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Taking Charge: Electric cars hailed as cost-effective, increasingly convenient vehicles

WESTPORT — When Bruce Becker leaves his barn-style home each morning, he starts what some consider the commute of the future.

He unhooks his BMW ActiveE from the charger wired to solar panels on his roof. Settling into the driver’s seat, he taps a button that makes his car purr about as loud as a tiny kitten. Finally, he steers the quick-to-accelerate, easy-to-handle sedan 10 miles to his architecture firm in Fairfield — where he plugs it back in to a public charger.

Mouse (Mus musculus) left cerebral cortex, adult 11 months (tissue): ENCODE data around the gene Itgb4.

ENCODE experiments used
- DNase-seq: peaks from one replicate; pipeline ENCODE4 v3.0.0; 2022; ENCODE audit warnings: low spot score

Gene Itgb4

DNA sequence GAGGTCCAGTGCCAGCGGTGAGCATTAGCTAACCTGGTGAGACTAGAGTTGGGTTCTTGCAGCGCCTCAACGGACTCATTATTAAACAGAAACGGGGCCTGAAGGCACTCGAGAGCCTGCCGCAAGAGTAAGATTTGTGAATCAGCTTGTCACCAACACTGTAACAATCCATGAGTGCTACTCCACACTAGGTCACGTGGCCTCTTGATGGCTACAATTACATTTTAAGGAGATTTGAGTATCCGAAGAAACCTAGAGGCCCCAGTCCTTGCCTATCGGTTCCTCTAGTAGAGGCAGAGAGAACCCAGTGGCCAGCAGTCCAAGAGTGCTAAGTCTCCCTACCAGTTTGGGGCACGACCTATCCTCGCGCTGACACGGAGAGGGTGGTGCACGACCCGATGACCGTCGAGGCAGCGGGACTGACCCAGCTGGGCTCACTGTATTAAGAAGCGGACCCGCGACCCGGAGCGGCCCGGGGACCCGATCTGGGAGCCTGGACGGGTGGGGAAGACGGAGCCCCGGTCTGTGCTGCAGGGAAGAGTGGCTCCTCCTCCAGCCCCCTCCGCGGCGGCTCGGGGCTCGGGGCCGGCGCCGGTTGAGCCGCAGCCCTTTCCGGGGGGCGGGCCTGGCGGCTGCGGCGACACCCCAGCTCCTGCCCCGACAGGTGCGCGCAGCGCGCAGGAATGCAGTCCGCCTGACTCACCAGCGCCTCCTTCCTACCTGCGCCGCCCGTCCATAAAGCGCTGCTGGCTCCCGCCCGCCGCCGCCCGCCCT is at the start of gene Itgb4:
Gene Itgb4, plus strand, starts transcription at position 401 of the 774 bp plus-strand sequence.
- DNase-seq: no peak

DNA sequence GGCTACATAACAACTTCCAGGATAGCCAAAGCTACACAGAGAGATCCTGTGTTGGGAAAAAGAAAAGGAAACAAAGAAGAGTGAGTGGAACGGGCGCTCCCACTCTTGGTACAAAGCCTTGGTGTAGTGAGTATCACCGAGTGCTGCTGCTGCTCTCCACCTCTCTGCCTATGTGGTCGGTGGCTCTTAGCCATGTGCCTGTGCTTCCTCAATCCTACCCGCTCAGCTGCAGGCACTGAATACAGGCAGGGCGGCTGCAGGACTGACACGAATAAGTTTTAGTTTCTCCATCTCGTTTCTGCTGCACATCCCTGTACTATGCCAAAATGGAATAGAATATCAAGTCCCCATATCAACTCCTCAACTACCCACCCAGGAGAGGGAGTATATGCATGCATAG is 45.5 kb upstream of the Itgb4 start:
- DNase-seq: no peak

“It’s as much fun to drive as any car I’ve ever had,” he said.

It’s also as cheap to drive a car as he’s ever had. That became more apparent last week, when the U.S. Department of Energy unveiled its “eGallon” calculator, an online tool that compares the price of powering electric cars to fueling similar models that are gasoline powered.

Across the nation, it costs an average of $1.14 to bring an electric vehicle the same distance that $3.65 of gasoline brings a standard model, according to the calculator. In Connecticut, where electricity is more expensive, the electric vehicles use about $1.70 worth of energy to go as far as a $3.58 gallon of gasoline takes a regular car.


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